Defendants in the matter of Delgado v. Frovarp sought an order compelling the plaintiff to appear for a neuropsychological examination outside the presence of any third parties, including plaintiff’s counsel. In this case, defendants retained William B. Barr, Ph.D. to conduct a neuropsychological evaluation of the plaintiff. Dr. Barr indicated that his review of plaintiff’s records led him to include that "the only way to properly evaluated the plaintiff’s condition is to conduct a comprehensive neuropsychological evaluation…." In addition, Dr. Barr objected to the presence of plaintiff’s counsel or any other third party observer during the standardized testing portion of the evaluation. Dr. Barr cited to various standards and guidelines issued by various professional boards, including the American Psychological Association, the National Academy of Neuropsychology and the American Academy of Clinical Neuropsychology which all held that third party observers should be excluded from the examination room.  It was Dr. Barr’s opinion that the presences of a third party observer would pose technical issues that would interfere with the validity of the evaluation and raise potential ethical violations.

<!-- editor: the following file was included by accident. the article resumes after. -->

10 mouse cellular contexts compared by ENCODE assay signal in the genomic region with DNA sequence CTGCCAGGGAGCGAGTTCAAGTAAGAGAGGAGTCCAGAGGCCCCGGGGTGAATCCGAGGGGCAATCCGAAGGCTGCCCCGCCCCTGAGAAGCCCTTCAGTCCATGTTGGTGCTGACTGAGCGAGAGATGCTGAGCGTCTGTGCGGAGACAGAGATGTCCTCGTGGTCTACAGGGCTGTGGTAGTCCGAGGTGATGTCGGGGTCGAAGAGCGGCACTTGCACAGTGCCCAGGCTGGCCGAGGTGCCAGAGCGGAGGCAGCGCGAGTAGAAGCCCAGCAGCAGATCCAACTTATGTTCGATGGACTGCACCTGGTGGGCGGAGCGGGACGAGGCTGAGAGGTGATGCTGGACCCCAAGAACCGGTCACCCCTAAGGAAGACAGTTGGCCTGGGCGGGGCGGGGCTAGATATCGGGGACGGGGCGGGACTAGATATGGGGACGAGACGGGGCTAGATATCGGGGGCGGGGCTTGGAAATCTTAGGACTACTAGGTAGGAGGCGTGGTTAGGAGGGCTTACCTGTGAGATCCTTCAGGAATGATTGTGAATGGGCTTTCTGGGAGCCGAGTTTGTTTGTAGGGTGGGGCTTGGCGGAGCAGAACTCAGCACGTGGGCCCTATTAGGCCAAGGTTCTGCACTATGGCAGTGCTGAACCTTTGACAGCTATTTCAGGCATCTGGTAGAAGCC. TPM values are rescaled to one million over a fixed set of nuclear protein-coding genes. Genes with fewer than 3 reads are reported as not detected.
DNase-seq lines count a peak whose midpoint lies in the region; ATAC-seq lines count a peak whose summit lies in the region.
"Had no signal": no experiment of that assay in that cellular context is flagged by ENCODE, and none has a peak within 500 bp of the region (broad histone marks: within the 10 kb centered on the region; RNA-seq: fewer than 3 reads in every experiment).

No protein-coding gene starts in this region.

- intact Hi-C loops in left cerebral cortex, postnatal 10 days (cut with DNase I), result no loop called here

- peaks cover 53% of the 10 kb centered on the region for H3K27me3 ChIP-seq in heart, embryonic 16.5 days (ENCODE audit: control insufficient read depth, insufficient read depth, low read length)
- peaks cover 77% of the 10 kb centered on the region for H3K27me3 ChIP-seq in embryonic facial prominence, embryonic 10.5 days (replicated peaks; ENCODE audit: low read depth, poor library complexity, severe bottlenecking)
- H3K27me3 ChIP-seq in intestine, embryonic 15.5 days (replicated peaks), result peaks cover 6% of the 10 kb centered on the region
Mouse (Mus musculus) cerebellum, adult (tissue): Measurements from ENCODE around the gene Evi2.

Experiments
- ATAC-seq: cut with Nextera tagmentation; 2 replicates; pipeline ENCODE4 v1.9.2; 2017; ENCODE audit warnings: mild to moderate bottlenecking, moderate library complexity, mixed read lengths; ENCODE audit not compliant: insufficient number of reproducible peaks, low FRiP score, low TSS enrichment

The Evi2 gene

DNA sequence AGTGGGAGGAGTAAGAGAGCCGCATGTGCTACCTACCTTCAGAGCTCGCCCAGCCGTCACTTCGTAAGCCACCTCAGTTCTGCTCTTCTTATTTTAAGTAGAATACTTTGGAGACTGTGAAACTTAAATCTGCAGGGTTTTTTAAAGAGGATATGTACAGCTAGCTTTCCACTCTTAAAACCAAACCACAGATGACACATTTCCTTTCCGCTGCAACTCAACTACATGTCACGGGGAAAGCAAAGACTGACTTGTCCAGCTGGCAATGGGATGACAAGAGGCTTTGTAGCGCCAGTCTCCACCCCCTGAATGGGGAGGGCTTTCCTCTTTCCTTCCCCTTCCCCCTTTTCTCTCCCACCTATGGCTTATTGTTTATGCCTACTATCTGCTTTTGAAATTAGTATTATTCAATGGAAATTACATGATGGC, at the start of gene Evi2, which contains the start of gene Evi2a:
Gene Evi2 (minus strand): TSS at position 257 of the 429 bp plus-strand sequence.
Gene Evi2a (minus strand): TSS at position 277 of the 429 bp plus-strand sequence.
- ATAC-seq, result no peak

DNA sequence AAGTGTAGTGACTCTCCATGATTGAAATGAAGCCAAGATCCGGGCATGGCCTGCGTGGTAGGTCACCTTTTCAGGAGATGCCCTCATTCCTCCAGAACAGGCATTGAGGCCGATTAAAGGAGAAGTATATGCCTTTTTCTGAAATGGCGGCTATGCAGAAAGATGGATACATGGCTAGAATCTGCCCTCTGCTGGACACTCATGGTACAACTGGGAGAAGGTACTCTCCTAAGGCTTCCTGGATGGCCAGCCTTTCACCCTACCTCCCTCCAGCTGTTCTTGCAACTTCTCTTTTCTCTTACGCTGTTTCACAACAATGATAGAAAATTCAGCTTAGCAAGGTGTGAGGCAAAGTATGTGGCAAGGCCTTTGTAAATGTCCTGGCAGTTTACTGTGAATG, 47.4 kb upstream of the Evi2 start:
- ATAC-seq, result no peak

Plaintiff did not object to his client submitting to a neuropsychological examination as long as he was present.
 
Under New York law, the “proponent of such a conditional examination is required simply to make “positive showing” justifying exclusion in a particular case, not a substantial burden.
 
The Court found, over plaintiff’s objection, that defendants did much more than assert in a conclusory fashion that counsel’s presence would invalidate the tests results.  The Court noted that Dr. Barr cited independent authority to support his opinion.  Plaintiff did not offer any expert opinion contrary to that expressed by Dr. Barr and his sources.
 
However, the Court noted that counsel has a right to protect the legal interests of his client at all phases of the litigation.  The Court noted that this presence needed to be weighed against the validity of the examination and the credibility of the doctor as a trial witness.
 
The court found that in order to balance the competing psychological and legal interests, the court fashioned a compromise.  The court found that plaintiff should undergo a neuropsychological examination so long as it was conducted with the use of a 2-way mirror and such other equipment, undisclosed to the plaintiff, through which plaintiff’s counsel shall be able to hear and view the entirety of the examination in real time.